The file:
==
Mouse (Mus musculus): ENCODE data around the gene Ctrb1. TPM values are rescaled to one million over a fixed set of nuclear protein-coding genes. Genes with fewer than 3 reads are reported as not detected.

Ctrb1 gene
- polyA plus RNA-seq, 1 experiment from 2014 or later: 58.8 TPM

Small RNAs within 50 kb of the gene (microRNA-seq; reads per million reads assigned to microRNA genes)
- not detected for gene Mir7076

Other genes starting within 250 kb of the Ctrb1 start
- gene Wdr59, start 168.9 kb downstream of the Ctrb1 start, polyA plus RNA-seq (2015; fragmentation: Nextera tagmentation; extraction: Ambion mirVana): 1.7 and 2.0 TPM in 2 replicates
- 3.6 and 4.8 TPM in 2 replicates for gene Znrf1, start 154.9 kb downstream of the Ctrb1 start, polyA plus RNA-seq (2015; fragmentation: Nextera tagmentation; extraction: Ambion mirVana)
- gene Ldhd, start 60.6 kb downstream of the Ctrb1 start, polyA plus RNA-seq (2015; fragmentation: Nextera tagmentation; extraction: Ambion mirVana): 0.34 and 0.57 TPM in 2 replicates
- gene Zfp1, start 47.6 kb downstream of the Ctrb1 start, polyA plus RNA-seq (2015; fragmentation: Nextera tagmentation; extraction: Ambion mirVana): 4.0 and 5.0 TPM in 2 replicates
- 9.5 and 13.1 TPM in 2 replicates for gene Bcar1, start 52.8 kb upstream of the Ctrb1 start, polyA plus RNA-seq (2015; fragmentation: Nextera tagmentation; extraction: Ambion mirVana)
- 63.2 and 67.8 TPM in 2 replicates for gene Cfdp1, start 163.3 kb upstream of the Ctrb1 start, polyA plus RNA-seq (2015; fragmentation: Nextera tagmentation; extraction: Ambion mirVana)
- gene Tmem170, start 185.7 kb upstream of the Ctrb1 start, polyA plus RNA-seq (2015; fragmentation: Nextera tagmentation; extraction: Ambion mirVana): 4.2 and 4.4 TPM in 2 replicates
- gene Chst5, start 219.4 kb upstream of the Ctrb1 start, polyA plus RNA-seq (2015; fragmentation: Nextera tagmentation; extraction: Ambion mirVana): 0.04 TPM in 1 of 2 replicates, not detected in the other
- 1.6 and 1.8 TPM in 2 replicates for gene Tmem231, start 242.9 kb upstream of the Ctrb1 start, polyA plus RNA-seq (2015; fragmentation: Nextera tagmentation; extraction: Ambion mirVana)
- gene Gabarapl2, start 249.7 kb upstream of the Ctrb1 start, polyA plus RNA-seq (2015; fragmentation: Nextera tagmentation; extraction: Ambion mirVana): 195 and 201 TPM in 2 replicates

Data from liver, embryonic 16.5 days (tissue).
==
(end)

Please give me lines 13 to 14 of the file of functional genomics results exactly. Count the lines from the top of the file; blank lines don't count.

- gene Tmem170, start 185.7 kb upstream of the Ctrb1 start, polyA plus RNA-seq (2015; fragmentation: Nextera tagmentation; extraction: Ambion mirVana): 4.2 and 4.4 TPM in 2 replicates
- gene Chst5, start 219.4 kb upstream of the Ctrb1 start, polyA plus RNA-seq (2015; fragmentation: Nextera tagmentation; extraction: Ambion mirVana): 0.04 TPM in 1 of 2 replicates, not detected in the other